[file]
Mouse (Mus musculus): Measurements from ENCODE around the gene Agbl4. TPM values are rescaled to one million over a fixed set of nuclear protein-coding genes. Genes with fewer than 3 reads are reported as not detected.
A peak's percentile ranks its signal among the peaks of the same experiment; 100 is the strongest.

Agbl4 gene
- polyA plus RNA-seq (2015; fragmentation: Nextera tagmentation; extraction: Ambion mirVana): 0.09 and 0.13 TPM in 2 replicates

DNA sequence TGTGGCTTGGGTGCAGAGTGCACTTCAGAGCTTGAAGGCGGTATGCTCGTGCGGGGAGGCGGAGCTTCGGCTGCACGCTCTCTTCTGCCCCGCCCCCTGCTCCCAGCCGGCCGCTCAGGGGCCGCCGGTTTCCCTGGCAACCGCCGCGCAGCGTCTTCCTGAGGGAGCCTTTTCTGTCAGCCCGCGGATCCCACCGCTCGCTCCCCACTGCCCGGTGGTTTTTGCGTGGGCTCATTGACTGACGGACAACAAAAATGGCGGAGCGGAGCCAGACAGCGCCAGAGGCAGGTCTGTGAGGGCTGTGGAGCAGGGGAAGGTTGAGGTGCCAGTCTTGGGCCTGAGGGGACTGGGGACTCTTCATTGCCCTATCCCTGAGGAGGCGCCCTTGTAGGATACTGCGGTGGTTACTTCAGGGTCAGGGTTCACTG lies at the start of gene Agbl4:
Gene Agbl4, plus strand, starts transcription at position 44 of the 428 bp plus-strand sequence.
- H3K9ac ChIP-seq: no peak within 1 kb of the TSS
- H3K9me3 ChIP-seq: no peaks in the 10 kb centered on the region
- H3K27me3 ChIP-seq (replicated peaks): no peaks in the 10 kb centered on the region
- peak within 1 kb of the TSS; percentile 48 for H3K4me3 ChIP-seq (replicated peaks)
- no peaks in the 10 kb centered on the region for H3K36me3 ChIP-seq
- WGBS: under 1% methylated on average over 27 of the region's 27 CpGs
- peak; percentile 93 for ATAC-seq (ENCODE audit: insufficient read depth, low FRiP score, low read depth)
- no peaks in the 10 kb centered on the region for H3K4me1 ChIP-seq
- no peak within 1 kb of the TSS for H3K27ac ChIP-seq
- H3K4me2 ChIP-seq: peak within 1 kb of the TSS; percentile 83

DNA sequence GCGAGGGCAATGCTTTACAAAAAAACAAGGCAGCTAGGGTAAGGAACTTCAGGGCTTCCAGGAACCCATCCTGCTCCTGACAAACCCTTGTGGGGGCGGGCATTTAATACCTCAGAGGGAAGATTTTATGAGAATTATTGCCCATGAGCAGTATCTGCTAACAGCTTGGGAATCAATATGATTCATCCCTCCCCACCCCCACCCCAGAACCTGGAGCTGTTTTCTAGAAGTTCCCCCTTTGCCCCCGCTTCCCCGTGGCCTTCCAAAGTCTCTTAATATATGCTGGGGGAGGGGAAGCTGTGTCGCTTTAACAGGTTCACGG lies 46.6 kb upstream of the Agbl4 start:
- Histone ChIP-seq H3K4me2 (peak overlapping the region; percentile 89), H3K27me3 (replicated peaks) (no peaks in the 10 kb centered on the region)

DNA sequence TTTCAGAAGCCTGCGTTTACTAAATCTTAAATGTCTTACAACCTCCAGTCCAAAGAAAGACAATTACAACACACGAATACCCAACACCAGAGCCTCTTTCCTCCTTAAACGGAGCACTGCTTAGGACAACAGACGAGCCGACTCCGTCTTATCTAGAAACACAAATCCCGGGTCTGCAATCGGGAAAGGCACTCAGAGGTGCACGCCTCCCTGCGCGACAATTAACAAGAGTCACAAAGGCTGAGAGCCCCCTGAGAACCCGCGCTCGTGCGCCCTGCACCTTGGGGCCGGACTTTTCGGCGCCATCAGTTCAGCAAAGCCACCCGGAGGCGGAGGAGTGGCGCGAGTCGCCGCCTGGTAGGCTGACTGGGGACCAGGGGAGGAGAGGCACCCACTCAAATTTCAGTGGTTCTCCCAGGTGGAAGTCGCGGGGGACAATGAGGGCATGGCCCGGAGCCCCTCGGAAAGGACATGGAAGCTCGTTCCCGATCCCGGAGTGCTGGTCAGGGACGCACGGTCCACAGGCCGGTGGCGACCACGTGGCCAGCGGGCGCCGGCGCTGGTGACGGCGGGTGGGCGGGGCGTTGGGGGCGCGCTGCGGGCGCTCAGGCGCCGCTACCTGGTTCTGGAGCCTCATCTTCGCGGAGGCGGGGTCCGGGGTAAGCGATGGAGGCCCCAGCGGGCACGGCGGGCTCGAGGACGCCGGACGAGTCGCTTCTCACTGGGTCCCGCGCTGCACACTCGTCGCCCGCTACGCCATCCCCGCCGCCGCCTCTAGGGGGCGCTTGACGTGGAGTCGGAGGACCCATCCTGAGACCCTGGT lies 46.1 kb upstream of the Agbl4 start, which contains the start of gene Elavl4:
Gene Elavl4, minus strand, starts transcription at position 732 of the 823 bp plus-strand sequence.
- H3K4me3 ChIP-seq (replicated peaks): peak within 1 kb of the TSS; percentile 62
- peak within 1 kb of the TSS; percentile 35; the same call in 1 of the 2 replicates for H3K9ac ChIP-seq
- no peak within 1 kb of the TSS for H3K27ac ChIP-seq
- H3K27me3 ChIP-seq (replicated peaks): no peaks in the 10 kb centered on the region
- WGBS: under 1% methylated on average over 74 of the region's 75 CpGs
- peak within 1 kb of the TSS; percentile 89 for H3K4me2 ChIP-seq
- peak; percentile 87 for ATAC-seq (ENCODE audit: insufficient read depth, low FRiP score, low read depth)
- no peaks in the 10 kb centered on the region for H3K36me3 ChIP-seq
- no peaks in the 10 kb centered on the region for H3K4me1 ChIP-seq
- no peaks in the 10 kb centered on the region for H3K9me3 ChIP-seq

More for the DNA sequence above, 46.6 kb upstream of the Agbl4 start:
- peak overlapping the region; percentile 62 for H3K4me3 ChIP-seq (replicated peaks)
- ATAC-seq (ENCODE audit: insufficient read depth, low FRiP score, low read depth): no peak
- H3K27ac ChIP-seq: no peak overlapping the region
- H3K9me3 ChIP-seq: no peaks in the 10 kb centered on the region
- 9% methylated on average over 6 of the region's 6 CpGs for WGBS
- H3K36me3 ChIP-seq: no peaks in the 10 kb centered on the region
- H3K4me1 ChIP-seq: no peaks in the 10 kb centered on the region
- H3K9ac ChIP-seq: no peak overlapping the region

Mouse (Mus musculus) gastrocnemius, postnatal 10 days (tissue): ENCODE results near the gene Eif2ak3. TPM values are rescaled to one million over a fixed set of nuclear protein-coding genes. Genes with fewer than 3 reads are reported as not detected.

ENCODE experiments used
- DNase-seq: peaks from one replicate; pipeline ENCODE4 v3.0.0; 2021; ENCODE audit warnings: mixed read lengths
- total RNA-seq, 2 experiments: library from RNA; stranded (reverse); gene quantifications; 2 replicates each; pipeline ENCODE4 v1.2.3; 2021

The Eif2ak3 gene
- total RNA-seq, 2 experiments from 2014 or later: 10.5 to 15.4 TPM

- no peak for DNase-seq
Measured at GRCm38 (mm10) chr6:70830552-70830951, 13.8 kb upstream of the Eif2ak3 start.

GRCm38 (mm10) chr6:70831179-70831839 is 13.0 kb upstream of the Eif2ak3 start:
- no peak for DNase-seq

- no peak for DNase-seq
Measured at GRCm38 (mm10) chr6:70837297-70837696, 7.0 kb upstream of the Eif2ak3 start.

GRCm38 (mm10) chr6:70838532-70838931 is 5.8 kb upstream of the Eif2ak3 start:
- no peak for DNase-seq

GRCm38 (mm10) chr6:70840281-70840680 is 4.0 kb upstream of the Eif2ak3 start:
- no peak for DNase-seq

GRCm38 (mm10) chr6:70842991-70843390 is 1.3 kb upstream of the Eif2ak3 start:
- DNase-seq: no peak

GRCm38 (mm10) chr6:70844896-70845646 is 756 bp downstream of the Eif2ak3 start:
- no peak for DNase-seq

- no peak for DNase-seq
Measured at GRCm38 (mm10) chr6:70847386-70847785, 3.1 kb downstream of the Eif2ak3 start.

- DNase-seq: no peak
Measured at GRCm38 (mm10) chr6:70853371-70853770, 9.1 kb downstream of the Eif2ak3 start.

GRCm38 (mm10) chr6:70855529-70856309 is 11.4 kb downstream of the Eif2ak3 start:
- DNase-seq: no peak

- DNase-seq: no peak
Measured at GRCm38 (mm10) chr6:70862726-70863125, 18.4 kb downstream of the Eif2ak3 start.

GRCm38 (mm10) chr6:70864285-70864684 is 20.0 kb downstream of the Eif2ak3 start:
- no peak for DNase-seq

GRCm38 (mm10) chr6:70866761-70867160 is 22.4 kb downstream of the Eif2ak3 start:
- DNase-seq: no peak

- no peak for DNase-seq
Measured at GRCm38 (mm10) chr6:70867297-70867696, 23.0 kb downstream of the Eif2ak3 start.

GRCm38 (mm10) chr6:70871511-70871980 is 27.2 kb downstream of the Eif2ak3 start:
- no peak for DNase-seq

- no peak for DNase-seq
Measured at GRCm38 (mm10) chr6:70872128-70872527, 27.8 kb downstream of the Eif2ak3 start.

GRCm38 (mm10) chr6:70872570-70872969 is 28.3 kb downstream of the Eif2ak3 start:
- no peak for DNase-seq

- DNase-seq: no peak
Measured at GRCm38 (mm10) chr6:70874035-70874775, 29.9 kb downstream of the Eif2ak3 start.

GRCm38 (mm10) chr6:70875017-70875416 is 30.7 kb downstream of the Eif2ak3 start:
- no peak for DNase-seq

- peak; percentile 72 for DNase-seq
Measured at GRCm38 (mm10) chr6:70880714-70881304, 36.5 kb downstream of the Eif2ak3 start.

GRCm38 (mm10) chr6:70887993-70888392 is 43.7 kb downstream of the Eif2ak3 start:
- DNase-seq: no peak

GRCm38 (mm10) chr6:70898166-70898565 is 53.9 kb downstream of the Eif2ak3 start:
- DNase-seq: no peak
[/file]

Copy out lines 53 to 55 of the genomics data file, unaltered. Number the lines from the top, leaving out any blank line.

- no peak for DNase-seq

GRCm38 (mm10) chr6:70840281-70840680 is 4.0 kb upstream of the Eif2ak3 start:
- no peak for DNase-seq